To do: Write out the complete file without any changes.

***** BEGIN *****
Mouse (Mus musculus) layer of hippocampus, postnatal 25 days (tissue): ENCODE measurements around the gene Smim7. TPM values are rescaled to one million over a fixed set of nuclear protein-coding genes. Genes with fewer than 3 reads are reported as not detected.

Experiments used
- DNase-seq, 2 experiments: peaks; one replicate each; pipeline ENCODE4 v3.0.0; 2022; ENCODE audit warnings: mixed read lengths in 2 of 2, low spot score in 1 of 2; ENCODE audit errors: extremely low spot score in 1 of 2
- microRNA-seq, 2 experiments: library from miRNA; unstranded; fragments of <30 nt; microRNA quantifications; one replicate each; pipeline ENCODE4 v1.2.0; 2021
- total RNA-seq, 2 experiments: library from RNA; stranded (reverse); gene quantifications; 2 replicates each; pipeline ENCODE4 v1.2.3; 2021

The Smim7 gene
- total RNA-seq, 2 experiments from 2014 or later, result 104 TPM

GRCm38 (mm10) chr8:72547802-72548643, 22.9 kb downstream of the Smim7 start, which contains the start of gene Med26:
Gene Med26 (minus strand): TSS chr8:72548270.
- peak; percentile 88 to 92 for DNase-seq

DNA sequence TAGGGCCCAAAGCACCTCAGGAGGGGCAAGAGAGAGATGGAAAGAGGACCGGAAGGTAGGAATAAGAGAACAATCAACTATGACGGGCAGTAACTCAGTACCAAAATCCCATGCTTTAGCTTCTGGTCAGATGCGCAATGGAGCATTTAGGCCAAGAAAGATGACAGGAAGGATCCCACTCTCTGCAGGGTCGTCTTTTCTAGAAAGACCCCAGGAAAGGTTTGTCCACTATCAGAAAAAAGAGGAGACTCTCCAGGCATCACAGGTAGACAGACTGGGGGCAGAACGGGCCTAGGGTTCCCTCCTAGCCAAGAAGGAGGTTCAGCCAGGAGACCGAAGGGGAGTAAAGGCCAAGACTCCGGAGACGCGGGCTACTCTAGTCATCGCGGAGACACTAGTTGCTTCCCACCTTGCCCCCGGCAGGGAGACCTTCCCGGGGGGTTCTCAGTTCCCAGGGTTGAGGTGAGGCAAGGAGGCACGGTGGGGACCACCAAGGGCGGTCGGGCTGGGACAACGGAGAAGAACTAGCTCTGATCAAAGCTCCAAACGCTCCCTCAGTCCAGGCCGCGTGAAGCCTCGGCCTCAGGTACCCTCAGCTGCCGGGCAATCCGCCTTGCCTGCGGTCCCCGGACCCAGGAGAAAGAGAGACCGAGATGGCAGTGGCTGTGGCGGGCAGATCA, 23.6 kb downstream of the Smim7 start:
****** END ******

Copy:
Mouse (Mus musculus) layer of hippocampus, postnatal 25 days (tissue): ENCODE measurements around the gene Smim7. TPM values are rescaled to one million over a fixed set of nuclear protein-coding genes. Genes with fewer than 3 reads are reported as not detected.

Experiments used
- DNase-seq, 2 experiments: peaks; one replicate each; pipeline ENCODE4 v3.0.0; 2022; ENCODE audit warnings: mixed read lengths in 2 of 2, low spot score in 1 of 2; ENCODE audit errors: extremely low spot score in 1 of 2
- microRNA-seq, 2 experiments: library from miRNA; unstranded; fragments of <30 nt; microRNA quantifications; one replicate each; pipeline ENCODE4 v1.2.0; 2021
- total RNA-seq, 2 experiments: library from RNA; stranded (reverse); gene quantifications; 2 replicates each; pipeline ENCODE4 v1.2.3; 2021

The Smim7 gene
- total RNA-seq, 2 experiments from 2014 or later, result 104 TPM

GRCm38 (mm10) chr8:72547802-72548643, 22.9 kb downstream of the Smim7 start, which contains the start of gene Med26:
Gene Med26 (minus strand): TSS chr8:72548270.
- peak; percentile 88 to 92 for DNase-seq

DNA sequence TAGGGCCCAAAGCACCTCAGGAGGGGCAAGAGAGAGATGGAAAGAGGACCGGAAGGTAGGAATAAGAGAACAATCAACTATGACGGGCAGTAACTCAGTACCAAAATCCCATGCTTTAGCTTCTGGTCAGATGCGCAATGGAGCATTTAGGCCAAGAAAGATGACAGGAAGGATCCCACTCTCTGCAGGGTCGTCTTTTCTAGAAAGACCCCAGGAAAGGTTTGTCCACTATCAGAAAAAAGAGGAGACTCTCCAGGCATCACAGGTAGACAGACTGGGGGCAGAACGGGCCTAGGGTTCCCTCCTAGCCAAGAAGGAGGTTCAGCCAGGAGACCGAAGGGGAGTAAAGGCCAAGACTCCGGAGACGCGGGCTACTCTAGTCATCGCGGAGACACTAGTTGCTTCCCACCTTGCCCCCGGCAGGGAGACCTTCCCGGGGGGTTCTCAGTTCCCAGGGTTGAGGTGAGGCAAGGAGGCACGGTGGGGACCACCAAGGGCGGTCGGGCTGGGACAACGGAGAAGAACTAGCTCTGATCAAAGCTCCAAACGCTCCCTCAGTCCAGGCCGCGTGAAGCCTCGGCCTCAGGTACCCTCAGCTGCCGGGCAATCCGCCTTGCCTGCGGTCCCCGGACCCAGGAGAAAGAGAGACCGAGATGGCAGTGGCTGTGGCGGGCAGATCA, 23.6 kb downstream of the Smim7 start: